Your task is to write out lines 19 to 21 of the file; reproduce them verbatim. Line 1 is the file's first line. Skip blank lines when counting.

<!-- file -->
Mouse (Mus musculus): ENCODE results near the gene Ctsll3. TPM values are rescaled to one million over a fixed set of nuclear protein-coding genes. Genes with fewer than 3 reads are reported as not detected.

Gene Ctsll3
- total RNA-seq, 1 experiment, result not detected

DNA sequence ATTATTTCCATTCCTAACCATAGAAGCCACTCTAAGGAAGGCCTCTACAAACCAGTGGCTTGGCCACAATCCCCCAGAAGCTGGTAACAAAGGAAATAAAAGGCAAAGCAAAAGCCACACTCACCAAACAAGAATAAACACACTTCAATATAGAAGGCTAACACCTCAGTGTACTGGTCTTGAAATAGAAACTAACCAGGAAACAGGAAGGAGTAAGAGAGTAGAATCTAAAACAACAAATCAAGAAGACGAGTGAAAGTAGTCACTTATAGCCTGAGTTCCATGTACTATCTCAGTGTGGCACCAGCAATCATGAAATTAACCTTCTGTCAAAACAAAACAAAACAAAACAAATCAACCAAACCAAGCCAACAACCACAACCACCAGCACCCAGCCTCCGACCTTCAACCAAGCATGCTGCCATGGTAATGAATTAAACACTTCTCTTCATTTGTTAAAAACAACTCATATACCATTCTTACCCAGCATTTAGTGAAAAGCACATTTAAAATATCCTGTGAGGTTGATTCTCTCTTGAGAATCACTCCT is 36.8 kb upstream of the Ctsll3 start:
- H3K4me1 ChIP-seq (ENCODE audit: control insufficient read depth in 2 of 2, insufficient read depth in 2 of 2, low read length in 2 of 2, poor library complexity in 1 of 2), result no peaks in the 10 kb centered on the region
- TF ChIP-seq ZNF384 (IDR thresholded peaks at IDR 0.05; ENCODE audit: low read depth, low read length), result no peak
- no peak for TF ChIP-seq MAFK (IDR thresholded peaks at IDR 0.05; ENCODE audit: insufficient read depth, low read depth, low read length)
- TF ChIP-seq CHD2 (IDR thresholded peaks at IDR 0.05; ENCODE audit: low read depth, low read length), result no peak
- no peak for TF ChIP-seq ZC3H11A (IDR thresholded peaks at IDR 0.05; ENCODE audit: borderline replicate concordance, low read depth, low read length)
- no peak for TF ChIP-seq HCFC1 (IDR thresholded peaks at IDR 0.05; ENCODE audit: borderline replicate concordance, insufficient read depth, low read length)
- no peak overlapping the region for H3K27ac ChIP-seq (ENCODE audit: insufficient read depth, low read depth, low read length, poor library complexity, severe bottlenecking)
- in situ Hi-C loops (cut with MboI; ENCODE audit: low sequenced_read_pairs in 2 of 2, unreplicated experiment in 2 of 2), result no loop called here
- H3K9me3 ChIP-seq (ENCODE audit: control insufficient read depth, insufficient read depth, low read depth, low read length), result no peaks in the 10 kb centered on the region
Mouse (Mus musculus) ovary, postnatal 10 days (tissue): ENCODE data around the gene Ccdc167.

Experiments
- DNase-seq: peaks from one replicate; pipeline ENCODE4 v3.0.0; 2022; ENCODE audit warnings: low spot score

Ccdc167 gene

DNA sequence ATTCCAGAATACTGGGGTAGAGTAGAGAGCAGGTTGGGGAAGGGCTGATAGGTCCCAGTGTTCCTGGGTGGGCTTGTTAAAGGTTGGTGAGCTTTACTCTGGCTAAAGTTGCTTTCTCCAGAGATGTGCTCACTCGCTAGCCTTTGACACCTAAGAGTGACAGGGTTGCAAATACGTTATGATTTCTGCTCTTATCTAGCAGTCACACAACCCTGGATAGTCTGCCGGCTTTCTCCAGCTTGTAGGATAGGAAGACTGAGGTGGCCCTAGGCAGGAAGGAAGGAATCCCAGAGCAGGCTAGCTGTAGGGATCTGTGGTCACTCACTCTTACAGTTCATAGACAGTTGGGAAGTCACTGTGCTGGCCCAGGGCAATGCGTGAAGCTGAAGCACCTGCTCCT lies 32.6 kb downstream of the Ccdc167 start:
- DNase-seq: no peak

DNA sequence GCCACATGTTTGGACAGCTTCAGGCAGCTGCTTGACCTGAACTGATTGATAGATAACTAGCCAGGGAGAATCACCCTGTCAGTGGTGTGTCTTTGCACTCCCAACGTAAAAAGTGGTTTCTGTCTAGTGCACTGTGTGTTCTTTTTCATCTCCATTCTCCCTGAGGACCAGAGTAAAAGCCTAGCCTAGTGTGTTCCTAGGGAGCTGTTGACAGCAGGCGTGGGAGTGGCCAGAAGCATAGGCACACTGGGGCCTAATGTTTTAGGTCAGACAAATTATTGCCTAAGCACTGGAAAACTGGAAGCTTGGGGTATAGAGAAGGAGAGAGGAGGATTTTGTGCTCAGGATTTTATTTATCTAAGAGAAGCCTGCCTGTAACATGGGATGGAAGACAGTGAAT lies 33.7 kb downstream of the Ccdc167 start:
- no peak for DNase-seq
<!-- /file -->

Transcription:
- DNase-seq: no peak

DNA sequence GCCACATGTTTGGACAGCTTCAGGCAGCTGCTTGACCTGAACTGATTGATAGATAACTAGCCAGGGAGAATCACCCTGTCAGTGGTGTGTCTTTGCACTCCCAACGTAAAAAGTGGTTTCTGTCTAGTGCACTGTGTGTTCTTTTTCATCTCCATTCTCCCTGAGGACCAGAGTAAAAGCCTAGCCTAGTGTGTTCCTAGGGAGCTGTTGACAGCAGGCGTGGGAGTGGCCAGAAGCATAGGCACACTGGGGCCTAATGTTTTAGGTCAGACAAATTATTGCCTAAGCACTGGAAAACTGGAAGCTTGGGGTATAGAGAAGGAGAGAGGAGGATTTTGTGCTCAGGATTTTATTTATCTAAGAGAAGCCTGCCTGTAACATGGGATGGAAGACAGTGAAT lies 33.7 kb downstream of the Ccdc167 start:
- no peak for DNase-seq